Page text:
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Saturday, August 9, 2014

Chapter 89 - The Awnings to the Left Side Porch Second Floor, Attachment of Porches


2nd August - 9th August 2014

Shingle time.  Not too pleased but, like the last chapter, these will be the last time of doing  something tedious.  So, I really can’t complain.

I started out by having to dry fit the awnings and sand down one of them to fit between the left and right awning.  The last porch they fit without much trouble.  This one was very much off and required quite a bit of sanding.  Anyhow, with that done, I measured out the underbeams, glued them in place and trimmed the corner beams to fit the larger diagonal beams - just like last time.  I then painted the awnings and beams plus half of another sheet of shingle and left them to dry.  I decided to paint the top of the awning a little too since sometimes the shingle peels off a bit and you can see underneath.  Since that was where the shingles would be applied, I had to be sure the awnings were bone dry before I started to apply any shingles.  So I left them for quite a while before embarking upon the dreaded shingling.  Courage. The last ones.

I cut up another sheet of wood into shingles and began application on a Sunday night. Just this first row on the longest piece takes approx. 15 minutes.  I completed the shingling on Tuesday morning.  I then mounted the awnings over the porch (the one side I trimmed had a pretty massive space but it would be covered with more shingles anyway so I wasn’t too stressed about it) and left the pieces to set for a while.  Once they were well set, I added the underside beams and the top corner shingles to finish the porch. Now on to the next big hurdle - attaching the porches!
This row took me 15 minutes to create.
Finished awnings.
Finished (and final) porch.
The first thing I had to do was to empty the second floor rooms of all non fixed objects (objects not glued in place).  Then I had to fix the hinges to the two porch sections.  The pre-made spaces were not wide enough (which was strange since all the other porches the hinges fit into the space without problems - as far as I remember anyway) so I had to find a way to sand down the inside edges without damaging the rest of the internal porch walls.  I ended up scratching one a bit but I suppose it was minimal.  I then retouched up the surfaces that were sanded and installed the hinges.  I drilled holes first with my dremel type drill (as I remembered from experience that the wood screws provided with the kit were crap so pre-drilling was a necessity if I wanted to be able to screw into the wood without much effort) and attached the hinges.  It took me around 15 minutes since, for some reason, my hands were shaking more than usual that morning and I had a tough time lining up the tiny screws into the holes (when will someone make a tiny magnetic screw driver?! They make full size ones dammit!).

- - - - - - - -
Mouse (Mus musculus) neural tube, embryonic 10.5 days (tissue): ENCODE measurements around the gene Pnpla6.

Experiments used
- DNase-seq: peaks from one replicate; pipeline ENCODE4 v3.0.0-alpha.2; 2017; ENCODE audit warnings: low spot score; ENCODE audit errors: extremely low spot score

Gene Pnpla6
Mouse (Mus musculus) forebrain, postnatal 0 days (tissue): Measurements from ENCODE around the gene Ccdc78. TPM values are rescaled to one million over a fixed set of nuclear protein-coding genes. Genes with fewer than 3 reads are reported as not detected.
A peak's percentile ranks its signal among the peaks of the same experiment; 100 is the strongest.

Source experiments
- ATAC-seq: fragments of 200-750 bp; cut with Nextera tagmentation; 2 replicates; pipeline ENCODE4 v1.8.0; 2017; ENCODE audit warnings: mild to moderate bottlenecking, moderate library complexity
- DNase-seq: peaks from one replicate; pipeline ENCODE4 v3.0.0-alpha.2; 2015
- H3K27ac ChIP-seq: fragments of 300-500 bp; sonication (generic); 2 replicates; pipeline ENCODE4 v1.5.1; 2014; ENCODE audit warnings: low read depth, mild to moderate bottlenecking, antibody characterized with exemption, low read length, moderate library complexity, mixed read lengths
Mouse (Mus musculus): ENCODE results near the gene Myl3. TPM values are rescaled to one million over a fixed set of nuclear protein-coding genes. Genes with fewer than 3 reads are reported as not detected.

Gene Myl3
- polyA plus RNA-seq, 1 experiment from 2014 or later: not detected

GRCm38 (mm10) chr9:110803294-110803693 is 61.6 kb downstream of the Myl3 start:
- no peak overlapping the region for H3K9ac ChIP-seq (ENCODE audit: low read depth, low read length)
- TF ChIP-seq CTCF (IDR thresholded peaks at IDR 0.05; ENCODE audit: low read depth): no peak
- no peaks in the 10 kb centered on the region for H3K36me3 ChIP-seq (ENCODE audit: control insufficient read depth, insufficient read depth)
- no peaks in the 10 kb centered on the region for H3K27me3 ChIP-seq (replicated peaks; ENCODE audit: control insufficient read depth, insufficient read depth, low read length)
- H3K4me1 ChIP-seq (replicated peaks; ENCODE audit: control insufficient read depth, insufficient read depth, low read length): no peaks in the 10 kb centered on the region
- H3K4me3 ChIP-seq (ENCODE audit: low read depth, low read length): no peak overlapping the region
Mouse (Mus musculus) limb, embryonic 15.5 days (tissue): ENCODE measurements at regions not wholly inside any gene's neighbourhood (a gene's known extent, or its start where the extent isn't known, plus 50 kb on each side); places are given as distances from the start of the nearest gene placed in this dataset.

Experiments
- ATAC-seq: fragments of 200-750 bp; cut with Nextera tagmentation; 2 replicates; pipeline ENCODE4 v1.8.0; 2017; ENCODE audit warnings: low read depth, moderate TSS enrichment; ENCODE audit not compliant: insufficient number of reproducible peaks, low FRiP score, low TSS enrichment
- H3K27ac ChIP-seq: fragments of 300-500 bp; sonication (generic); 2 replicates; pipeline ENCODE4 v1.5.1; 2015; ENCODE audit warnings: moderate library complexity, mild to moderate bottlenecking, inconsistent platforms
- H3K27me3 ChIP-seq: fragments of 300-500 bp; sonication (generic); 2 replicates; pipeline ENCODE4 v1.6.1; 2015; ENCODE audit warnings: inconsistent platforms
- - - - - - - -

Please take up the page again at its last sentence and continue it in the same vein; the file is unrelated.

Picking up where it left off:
The next step was to clear off my table so I could remove the second floor and place it there for easier attachment.  I used my cutting matt to even out the bottom (since the underside of the floor had the insertion pieces attached which accounted for a few mm difference between the actual flat edge of the floor and how it sat on my table) and checked the edges with the hinges.  The left porch seemed to match up better than the right.  I applied some double edged tape to the facing side of the hinge, lined it up with the left room’s left edge beam and made some marking with the drill bit.  I then removed the porch and drilled the holes.  The only mishap was that the vibrations from the drill caused the left room awning to detach, the back wall to detach (along with the pit support beam) and the “glass” in the bathroom to detach.  So, I got hung up reglueing and leaving things to set before I embarked on the actual porch attachment.
Sanding the hinge space to fit.
Drilling the porch holes.
Screwing in the hinge.

Adding a bit of double sided tape to help line up the floor with the porch

Drilling the holes in the fire pit side for the porch attachment.
Damage and repair caused by drilling vibrations for the holes in the side beam

More repairs and waiting for glue to dry.
In the meantime, I worked out how many LEDs I had left.  I wanted an extra one in case I couldn’t get the 12v LED in the outside area to work and I ended up with two extras.  I needed to drill some holes in the hallway ceiling (contemplating putting two LEDs in there together as it’s supposed to illuminate the entire stair well) and a hole for the fire pit room’s ceiling lamp.  The down time also gave me a moment to cut out a small lamp to put in the buddha room (behind the screen - I just didn’t like the naked LED behind there).